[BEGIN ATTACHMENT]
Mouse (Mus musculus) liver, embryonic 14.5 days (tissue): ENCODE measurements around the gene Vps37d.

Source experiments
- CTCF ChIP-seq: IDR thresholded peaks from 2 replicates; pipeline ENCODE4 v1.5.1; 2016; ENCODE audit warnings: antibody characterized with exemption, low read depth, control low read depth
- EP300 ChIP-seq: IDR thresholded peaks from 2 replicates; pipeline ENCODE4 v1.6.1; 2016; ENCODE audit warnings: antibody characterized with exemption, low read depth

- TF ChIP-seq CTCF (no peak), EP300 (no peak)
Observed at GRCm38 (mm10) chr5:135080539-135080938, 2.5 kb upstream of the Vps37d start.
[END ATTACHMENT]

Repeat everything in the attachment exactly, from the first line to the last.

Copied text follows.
Mouse (Mus musculus) liver, embryonic 14.5 days (tissue): ENCODE measurements around the gene Vps37d.

Source experiments
- CTCF ChIP-seq: IDR thresholded peaks from 2 replicates; pipeline ENCODE4 v1.5.1; 2016; ENCODE audit warnings: antibody characterized with exemption, low read depth, control low read depth
- EP300 ChIP-seq: IDR thresholded peaks from 2 replicates; pipeline ENCODE4 v1.6.1; 2016; ENCODE audit warnings: antibody characterized with exemption, low read depth

- TF ChIP-seq CTCF (no peak), EP300 (no peak)
Observed at GRCm38 (mm10) chr5:135080539-135080938, 2.5 kb upstream of the Vps37d start.